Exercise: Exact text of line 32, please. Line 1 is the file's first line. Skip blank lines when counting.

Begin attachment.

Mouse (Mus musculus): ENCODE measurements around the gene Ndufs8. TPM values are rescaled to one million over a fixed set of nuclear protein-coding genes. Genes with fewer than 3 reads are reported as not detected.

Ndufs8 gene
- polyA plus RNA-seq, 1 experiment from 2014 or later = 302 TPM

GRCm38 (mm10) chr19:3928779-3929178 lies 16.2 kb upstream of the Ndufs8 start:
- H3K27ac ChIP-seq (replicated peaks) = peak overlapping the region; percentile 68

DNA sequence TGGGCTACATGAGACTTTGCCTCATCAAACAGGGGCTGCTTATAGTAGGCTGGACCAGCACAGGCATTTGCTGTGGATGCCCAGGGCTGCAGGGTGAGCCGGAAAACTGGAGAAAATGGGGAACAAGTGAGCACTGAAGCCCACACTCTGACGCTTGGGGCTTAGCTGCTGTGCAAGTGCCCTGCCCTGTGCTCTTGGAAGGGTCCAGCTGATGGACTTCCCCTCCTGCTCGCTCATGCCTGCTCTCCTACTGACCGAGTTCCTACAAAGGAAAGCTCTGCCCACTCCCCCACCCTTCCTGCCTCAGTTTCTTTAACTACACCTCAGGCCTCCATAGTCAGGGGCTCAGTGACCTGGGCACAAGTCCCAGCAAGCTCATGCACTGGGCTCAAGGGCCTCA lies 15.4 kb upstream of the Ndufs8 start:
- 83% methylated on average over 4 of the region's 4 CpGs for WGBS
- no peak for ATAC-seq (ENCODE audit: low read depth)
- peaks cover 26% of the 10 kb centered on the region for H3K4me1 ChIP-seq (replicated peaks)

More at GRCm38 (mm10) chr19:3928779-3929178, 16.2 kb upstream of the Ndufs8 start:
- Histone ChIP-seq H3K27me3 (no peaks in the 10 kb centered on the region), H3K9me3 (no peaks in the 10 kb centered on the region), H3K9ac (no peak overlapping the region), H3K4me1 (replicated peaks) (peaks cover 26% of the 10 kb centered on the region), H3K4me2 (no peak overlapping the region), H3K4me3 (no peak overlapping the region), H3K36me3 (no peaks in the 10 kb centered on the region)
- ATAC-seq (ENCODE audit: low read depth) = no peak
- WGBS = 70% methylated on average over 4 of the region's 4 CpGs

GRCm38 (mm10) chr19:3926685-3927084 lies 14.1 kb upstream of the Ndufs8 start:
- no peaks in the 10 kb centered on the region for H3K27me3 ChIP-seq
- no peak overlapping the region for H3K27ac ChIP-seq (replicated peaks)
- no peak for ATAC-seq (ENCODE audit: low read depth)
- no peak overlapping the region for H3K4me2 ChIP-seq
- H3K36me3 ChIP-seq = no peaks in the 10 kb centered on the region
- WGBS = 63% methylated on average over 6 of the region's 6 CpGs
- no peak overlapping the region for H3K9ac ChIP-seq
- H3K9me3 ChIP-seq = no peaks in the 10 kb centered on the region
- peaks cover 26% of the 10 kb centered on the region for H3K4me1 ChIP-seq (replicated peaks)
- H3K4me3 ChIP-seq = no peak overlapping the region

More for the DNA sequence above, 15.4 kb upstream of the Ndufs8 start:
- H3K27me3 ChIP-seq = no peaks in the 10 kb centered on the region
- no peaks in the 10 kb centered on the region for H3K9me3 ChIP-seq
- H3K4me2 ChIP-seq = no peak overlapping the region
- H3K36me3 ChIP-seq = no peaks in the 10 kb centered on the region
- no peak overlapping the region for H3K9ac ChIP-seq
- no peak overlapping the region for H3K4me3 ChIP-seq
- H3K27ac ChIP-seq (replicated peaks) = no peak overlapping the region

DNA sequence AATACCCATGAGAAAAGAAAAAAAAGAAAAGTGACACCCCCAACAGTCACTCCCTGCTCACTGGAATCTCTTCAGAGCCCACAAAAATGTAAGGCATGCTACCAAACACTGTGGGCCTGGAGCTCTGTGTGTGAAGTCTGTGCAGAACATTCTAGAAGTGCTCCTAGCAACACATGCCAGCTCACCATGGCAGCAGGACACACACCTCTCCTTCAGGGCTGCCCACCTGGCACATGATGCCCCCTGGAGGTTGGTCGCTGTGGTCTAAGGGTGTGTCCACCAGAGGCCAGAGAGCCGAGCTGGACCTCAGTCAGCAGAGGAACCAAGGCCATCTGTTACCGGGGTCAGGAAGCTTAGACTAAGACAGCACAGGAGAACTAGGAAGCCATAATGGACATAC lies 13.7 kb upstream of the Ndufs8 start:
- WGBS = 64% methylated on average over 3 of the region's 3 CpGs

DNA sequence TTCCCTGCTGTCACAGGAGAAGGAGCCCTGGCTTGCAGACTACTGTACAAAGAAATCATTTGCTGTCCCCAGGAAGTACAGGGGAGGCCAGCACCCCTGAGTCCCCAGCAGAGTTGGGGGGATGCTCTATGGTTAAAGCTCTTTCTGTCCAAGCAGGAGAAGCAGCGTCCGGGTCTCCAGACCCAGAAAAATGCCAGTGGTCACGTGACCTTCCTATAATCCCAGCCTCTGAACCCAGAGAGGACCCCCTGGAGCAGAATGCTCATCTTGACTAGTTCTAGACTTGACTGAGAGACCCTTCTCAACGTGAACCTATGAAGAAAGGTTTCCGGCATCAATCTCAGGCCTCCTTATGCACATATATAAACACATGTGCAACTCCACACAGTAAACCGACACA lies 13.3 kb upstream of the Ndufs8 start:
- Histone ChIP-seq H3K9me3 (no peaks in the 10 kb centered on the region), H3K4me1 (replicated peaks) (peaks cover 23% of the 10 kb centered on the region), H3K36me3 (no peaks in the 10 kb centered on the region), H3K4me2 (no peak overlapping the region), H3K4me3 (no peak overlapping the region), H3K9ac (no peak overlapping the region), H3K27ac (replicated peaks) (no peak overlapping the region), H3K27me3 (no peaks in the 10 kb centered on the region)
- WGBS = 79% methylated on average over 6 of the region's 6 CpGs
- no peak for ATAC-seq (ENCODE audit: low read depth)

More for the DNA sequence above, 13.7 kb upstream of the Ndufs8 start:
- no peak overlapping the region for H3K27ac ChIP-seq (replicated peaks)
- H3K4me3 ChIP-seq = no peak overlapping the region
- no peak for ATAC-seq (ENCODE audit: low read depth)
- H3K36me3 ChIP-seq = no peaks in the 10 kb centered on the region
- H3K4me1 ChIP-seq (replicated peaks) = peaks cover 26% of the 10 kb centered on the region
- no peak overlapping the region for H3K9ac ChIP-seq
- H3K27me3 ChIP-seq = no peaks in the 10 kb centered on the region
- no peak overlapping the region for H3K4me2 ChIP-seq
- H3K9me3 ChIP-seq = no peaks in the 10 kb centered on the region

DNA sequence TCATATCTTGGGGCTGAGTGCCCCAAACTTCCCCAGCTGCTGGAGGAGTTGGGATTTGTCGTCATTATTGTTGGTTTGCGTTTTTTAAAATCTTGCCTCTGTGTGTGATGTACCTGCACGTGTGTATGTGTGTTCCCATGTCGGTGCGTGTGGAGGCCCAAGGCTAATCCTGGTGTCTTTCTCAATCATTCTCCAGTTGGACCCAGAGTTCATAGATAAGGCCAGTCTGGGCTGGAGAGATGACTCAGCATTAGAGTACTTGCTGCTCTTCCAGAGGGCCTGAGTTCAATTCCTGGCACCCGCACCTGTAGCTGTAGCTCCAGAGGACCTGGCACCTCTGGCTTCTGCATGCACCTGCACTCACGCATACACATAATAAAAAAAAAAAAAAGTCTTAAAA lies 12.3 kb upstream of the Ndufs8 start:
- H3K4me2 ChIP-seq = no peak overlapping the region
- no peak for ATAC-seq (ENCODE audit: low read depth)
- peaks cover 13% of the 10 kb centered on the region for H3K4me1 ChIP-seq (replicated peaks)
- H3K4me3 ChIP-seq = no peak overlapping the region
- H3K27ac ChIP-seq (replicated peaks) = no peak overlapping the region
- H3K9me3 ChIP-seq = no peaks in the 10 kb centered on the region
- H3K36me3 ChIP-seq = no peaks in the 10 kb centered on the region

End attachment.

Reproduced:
- H3K27ac ChIP-seq (replicated peaks) = no peak overlapping the region